This complexity is (mostly) because the Moon's mass is quite large relative to the mass of the Earth, so the Earth-Moon barycentre is a significant distance from the centre of the Earth (on average 4,671 km or 0.75 of the Earth's radius). So the Moon's orbit is not well-approximated by an ellipse with the centre of the Earth at one focus. Also, most moons have orbits that are close to their primary's equatorial plane, but the Moon's orbital plane is near the ecliptic plane (with a mean inclination ~5.1°), like a planet's orbit. If the Moon had a small mass it probably would have been pulled into an equatorial orbit long ago. The torque caused by the Earth trying to pull the Moon into an equatorial orbit causes the nodal precession.

Under Newton's laws, it's impossible for the orbit of a perfectly spherical single planet (without moons) orbiting a perfectly spherical single star to precess. The only possible (closed) orbits are nice Keplerian ellipses (including circles), with a fixed orientation and eccentricity. To be precise, the star and planet will move in complementary elliptical trajectories around their barycentre, always remaining in the same plane, and collinear with the barycentre. If the bodies aren't perfect spheres, with spherically symmetric density profiles, then they cannot be modelled as points via the Shell theorem and nodal precession is possible.

However, under the laws of General Relativity, such a planet with non-zero eccentricity must precess (and the greater the eccentricity, the greater the rate of precession), but the amount of precession is very small unless the star is very massive. Mercury's orbit precesses by about 532 arc-seconds per century, Newtonian gravity accounts for all but 43 of those arc-seconds.

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  • $\begingroup$ "because the Moon's mass is relatively large for a satellite its motion is quite complex and its orbit precesses in various ways on rather short time scales." Wouldn't apsidal and nodal precession take place at nearly the same rate even if the Moon were 100x smaller? There could be a difference of a percent or so due to center-of-mass shift, but I don't see why these are otherwise related to the mass of the Moon. Cool table formatting btw :-) $\endgroup$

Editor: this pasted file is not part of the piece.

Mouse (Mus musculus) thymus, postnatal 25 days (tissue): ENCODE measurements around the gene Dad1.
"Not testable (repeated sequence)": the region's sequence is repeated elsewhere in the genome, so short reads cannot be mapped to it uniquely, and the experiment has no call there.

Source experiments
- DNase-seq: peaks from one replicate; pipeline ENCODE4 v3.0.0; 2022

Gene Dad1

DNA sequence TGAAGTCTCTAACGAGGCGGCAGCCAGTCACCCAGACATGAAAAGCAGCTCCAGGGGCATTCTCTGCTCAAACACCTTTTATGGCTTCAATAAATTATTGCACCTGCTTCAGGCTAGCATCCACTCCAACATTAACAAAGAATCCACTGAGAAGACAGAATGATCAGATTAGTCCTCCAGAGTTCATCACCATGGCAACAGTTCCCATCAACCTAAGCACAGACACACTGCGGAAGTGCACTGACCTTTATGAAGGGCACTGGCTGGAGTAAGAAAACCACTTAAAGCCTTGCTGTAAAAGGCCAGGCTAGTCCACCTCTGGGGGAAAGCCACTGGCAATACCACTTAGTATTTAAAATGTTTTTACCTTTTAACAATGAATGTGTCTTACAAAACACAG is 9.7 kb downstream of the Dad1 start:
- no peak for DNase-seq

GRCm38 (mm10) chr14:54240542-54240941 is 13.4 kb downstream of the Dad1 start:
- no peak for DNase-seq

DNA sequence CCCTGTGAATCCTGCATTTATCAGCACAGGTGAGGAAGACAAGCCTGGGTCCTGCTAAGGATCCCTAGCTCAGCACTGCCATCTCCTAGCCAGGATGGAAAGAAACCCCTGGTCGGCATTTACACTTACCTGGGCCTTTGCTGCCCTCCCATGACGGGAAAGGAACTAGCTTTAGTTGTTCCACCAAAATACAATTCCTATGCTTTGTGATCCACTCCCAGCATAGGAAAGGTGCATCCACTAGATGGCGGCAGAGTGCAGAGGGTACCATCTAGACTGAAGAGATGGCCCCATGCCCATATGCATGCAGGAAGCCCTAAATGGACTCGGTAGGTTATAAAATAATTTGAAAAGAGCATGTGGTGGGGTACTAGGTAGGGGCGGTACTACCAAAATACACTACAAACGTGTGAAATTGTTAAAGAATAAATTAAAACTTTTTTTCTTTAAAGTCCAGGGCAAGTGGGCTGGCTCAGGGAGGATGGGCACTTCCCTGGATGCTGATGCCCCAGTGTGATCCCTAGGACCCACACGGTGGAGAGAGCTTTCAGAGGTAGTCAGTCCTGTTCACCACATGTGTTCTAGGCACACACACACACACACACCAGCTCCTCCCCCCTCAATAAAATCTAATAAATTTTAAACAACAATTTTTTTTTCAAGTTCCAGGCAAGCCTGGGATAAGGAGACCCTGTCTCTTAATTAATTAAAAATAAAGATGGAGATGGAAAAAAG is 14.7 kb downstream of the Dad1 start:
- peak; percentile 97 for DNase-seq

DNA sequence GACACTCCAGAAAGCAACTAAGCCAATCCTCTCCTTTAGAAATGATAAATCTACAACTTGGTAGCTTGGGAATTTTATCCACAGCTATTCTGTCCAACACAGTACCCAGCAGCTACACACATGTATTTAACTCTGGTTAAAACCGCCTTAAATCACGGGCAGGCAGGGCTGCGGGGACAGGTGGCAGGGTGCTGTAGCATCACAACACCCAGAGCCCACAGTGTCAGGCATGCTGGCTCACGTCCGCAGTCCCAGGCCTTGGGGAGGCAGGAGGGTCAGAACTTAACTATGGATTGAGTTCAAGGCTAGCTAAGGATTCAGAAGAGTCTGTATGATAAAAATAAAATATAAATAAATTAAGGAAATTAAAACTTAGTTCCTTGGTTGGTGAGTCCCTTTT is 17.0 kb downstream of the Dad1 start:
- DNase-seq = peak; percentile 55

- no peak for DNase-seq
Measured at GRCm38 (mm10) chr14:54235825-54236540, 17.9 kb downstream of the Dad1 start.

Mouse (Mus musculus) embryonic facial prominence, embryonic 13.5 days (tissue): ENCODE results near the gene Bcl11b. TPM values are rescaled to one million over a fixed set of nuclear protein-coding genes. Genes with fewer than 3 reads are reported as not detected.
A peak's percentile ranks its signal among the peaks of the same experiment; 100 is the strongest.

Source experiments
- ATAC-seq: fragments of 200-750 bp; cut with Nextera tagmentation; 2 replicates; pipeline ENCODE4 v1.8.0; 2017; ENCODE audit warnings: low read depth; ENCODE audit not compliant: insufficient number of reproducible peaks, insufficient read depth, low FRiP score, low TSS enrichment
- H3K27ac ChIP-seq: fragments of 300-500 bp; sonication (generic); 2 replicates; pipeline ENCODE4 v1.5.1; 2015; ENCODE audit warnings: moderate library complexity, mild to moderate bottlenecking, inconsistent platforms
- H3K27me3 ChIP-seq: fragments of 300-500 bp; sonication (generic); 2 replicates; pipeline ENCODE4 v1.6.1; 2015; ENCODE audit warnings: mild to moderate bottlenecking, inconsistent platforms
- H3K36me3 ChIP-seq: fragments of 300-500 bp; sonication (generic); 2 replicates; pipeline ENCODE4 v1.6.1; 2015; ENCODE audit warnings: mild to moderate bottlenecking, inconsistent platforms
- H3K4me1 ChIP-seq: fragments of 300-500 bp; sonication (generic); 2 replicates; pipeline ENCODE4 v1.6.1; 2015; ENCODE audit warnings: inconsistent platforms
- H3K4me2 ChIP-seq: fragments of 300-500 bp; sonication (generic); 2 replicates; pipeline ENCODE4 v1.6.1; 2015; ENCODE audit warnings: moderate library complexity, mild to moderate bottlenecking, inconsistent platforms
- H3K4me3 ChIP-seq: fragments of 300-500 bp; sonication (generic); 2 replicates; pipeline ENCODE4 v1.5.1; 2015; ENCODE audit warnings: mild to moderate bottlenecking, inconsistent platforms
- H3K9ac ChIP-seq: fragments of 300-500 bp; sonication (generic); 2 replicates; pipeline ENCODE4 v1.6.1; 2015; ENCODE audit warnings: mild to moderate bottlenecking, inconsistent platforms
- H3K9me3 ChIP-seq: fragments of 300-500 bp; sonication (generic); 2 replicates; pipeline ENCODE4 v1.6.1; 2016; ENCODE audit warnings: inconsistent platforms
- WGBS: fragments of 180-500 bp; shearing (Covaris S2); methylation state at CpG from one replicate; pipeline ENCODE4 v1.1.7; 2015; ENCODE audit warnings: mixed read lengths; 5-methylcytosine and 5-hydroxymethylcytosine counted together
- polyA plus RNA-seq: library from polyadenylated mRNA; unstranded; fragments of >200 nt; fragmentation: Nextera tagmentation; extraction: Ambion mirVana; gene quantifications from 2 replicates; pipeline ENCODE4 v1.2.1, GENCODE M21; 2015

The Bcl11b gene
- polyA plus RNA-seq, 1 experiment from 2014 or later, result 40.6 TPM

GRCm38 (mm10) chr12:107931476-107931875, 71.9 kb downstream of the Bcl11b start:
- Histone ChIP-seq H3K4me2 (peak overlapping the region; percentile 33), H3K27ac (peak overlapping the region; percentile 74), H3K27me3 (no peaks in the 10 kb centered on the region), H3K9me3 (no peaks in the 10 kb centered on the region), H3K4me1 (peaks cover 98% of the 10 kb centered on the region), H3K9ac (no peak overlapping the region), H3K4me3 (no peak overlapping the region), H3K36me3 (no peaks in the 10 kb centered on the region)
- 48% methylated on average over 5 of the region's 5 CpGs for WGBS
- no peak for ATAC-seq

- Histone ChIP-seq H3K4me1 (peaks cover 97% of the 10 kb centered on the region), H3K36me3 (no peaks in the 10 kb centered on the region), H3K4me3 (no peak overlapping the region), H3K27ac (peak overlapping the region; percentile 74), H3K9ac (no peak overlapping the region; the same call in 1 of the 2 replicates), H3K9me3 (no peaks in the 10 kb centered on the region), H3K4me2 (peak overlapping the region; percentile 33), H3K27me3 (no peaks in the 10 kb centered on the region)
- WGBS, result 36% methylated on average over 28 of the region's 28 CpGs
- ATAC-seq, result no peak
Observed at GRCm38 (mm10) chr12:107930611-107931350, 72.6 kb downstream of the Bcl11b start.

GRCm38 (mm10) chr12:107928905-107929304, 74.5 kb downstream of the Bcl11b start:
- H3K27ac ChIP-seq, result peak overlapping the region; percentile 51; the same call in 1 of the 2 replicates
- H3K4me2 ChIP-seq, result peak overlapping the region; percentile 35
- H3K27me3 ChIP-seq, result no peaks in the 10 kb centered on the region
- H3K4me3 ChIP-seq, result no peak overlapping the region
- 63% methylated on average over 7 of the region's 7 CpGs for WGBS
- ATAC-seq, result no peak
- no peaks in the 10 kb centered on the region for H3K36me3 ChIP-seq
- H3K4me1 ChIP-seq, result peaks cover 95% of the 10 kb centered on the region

– uhoh
    Feb 6 at 23:02
  • $\begingroup$ @uhoh Fair points. However, if the Moon's mass were small then it would have been pulled into an equatorial orbit fairly quickly, so the nodal precession would be much smaller. I think the apsidal precession would be much smaller if the Earth-Moon barycentre were closer to the centre of the Earth, but I'd need to calculate (or simulate) that to be certain. ;) $\endgroup$
    – PM 2Ring
    Feb 7 at 5:00
  • $\begingroup$ This is very interesting, the first apsidal precession equations we can find are for a massless particle in a central field, I don't know how they are modified for two more equivalent bodies orbiting a barycenter. But why then would a smaller moon be pulled into an equatorial orbit fairly quickly? All gravitational accelerations of the center of mass of body are independent of the body's mass. Perhaps I can ask this as a new question? "Does the equatorialization rate of inclinded Moons depend on the Moon's mass?" $\endgroup$
    – uhoh
    Feb 7 at 5:28
  • $\begingroup$ I'd like to see a reference or mathematical treatment, I'm not good at prose explanations, they don't necessarily obey conservation laws. If I asked that proposed title as a question could you author a well-supported SE answer to it? $\endgroup$
    – uhoh
    Feb 7 at 5:39
  • $\begingroup$ Let us continue this discussion in chat. $\endgroup$
    – PM 2Ring
    Feb 7 at 9:02
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It depends how you define 'Keplerian orbit'. A precessing orbit can obviously not be represented by a stationary ellipse anymore, but it is essentially still the same ellipse, merely uniformly rotating about its focus. The main features of the orbit, like semi-major axis and period of revolution (as defined by the time interval between two perihelion passages) are still the same. So Kepler's laws still apply if interpreted in this sense. If you go to the Horizons Website you can check for yourself that the planetary ephemerides are still calculated on the basis of Kepler's laws (although, since there are more than 2 bodies involved, the orbital elements vary with time and are only treated as 'osculating' elements).